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Film review: There Will be Blood

by Archives January 22, 2008

Let’s face it. American cinema over the past eight or nine years has fallen off… hard. The true gems are few and far in between and the rest of the while, we’re treated to either flat-out trash (In the Name of the King anyone? How about Blades of Glory?) or feel-good pap disguised as great filmmaking (Crash). It’s enough to make a movie-lover lose hope.
Then again, we come across years like 2007. While the barrage of instant classics last year wasn’t as relentless as say, 1999, the quality of the seldom few classics released was enough to forever implant fond memories for 2007 in me. Chief amongst these films, which include must-sees like Zodiac, No Country for Old Men, Lake of Fire, Hot Fuzz, Michael Clayton and Sicko, will undoubtedly stand There Will Be Blood.
In that lovely year of 1999, Paul Thomas Anderson delivered Magnolia, a messy, rambling indie art saga that, while certainly worth a watch, was too weighed down by self-conscious stylishness and heavy sentimentality. There Will Be Blood has none of that film’s flaws. In fact, it doesn’t even have very many of Magnolia’s strengths. The two films seem as if they’ve been made by completely different people. One might ask oneself after witnessing the awesome spectacle that is this movie: “When he wrote this, what was he thinking?”
On the surface, Blood tells the story of vicious, sociopathic oilman Daniel Plainview who strives to find his fortune amongst the desolate wastelands of turn-of-the-century California. Plainview is a bitter, tightly-wound man who keeps to himself until he absolutely requires the services of someone else. He then discards the person as soon as their usefulness diminishes, as if disposing of an old Kleenex. He is more isolated and alone than Tom Hanks on a desert island. As Plainview reveals during one chilling scene: “I hate most people…there are times when I look at people and see nothing worth liking.”
Clearly Plainview carries personal demons. But here is the first sign that Blood is not your average Hollywood biopic. Nearly every film of this style tries to explain or excuse the flaws of its main character. It’s usually a bad childhood’s fault or political ideology or some other ill-minded motive. Either way, the point is to explain how the villain became the way he is and why he makes the choices that he does. This film doesn’t. It shows, but it doesn’t tell. And the fact that there is no clear reason offered, aside from perhaps “greed,” it opens the door in our minds to wonder why evil men act the way they do.
Day-Lewis gives one of the most indelible, unshakable and unsettling performances I’ve ever seen. He is in virtually every scene, oftentimes shot in close-up or forced to act totally on his own. Sometimes he speaks in whispers, other times he roars and chews up the scenery like Scarface-era Al Pacino, yet always remaining singularly in character. It’s a transformative role, and afterwards one can scarcely imagine meeting in person Day-Lewis the actor rather than Plainview the oilman.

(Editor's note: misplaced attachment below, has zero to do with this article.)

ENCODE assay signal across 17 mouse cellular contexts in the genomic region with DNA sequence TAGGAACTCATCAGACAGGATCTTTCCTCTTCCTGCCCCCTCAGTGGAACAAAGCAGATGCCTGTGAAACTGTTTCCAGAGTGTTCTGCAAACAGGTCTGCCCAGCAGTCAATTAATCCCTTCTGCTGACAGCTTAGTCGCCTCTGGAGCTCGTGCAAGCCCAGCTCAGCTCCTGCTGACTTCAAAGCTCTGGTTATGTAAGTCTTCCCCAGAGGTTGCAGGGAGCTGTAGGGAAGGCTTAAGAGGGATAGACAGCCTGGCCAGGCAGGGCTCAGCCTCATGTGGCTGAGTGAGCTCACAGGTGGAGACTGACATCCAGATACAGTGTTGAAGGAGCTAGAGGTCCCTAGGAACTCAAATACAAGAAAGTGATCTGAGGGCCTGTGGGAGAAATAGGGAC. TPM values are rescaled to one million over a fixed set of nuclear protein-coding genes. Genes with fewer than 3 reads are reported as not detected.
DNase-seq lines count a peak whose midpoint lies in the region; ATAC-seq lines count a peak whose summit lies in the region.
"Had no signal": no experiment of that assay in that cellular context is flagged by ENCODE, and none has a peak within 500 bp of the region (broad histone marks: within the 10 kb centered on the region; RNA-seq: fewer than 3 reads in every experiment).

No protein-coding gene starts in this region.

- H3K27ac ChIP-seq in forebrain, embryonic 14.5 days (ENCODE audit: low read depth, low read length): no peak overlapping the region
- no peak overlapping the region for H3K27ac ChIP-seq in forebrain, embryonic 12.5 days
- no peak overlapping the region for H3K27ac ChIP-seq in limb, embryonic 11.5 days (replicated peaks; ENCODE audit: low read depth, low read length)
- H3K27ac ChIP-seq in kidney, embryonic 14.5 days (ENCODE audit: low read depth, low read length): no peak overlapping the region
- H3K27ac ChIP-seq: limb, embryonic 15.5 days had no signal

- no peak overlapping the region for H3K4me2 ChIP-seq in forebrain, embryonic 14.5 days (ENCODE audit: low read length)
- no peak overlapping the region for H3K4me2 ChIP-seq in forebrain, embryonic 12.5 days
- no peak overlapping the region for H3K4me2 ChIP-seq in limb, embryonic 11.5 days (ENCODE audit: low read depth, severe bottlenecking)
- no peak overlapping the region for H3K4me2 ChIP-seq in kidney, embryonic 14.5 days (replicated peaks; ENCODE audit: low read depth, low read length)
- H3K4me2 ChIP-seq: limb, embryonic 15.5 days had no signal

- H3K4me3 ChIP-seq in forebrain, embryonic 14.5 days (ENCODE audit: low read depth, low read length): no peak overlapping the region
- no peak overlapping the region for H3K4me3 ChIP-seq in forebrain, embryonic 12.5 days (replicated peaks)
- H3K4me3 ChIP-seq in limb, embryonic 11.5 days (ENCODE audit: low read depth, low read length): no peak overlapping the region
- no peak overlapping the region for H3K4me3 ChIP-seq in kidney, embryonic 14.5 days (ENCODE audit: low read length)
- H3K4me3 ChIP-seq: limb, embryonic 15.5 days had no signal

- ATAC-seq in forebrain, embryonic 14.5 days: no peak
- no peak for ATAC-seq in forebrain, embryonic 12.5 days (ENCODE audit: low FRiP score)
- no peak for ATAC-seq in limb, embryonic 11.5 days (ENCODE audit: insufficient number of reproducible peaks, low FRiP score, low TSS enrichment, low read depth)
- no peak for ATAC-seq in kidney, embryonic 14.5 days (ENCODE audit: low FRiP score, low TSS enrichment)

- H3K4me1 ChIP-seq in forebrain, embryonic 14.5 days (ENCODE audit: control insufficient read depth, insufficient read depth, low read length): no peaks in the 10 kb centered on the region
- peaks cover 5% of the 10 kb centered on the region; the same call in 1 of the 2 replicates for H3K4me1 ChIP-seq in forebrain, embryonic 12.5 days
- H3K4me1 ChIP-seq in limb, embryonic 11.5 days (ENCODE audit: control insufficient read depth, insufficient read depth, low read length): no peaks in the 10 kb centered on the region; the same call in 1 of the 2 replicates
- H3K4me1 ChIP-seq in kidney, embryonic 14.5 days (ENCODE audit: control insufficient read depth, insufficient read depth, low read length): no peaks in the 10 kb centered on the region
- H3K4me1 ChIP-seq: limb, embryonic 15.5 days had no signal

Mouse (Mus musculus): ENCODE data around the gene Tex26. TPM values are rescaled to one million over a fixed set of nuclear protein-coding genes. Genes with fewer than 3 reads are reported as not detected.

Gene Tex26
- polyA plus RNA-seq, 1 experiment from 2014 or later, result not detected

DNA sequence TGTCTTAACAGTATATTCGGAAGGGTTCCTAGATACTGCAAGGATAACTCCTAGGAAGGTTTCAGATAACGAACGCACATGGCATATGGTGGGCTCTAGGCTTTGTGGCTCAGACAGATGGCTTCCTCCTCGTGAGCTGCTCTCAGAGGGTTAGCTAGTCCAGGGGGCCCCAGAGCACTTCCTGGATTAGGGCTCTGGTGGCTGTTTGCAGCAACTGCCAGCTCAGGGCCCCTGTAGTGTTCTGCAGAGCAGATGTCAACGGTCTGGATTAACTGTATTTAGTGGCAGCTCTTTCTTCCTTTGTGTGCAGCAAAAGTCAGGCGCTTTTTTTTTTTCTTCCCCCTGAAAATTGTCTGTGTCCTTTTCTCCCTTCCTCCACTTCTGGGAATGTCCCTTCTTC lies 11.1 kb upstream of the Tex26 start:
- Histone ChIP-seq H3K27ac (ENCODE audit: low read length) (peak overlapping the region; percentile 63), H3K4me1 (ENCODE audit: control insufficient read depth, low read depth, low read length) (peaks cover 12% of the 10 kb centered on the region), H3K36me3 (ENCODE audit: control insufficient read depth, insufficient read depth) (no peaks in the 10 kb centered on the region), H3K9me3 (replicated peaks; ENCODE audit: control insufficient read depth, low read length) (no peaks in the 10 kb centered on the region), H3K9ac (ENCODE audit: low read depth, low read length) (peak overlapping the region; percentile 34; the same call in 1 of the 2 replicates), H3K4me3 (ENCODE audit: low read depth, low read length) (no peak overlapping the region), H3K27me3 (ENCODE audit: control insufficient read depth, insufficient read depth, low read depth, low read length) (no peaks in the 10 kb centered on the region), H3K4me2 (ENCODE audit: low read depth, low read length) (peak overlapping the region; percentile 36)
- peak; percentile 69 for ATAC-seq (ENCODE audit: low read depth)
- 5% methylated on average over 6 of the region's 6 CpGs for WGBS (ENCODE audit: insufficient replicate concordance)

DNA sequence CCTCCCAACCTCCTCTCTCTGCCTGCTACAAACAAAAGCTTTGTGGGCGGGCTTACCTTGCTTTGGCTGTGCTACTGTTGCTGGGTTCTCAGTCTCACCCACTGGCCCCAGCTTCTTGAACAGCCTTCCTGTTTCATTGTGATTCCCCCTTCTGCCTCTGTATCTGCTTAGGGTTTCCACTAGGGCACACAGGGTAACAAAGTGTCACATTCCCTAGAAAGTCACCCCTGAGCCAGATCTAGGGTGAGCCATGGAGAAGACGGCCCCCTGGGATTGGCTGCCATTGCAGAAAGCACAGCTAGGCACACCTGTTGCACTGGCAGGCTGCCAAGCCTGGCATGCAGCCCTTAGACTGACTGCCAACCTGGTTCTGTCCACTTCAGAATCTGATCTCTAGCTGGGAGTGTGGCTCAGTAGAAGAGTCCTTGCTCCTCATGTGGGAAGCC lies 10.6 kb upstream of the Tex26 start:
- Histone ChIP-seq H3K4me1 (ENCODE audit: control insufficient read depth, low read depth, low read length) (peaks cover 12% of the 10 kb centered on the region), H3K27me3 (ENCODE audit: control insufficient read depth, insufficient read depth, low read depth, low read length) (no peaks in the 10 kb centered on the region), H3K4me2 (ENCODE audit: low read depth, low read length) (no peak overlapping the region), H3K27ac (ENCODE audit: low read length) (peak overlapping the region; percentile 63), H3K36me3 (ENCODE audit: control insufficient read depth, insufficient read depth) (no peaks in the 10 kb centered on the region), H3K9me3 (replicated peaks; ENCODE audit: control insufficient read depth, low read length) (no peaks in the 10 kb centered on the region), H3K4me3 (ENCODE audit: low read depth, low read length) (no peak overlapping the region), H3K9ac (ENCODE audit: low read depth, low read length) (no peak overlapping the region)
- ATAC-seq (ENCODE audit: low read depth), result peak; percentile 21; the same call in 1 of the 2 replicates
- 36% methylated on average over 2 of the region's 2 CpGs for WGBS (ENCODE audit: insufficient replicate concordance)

Paul Dano as Christian preacher Eli Sunday, the flipside of Plainview’s capitalist, holds his own against Day-Lewis. Dano is given some of the more difficult scenes, some of which would collapse into outright farce if they had been performed by a lesser actor. His innocent, doe-eyed face evolves into frothing, apocalyptic prophet mode so easily during one scene early on that we as the audience can barely look at the character, nor any ranting man-of-God for that matter, the same way again.
Which leads us to the themes and ideas that Anderson brings up during the film. Unfettered capitalism, modern religion, the American dream, ties of kinship, family and blood, fatherhood, physical disability, misanthropy, nihilism, the mythology of the Old West, the quaintness of rural living and the environmental impact of humans are all addressed throughout the course of Blood’s two and a half hours.
Did I mention oil? No? Well that’s okay. Oil is the McGuffin here, the slick black lubricant flowing through the crevices of Anderson’s film and the brains of his characters. Dreams of oil wealth fuel most of the men in the story like the old carrot-on-a-stick analogy. Can something as primordial as oil, or say, in the case of the Coen’s No Country for Old Men, money, really cause otherwise decent men to turn evil
The answer Anderson gives is assuredly yes. We humans are, sadly enough, crude creatures driven by the pursuit of worldly, materialistic things. The question of whether or not we would slit our fellow human’s throats over a chunk of shiny rock or, in worse-off times, a scrap of bread, we don’t really want to have to answer.
The story that There Will Be Blood tells is what happens to a selfish man when he encounters the thirst of oil, the sin of greed and the promise of absolute power. What it asks of us the audience though is what separates us from him. And there is no easy answer for that.

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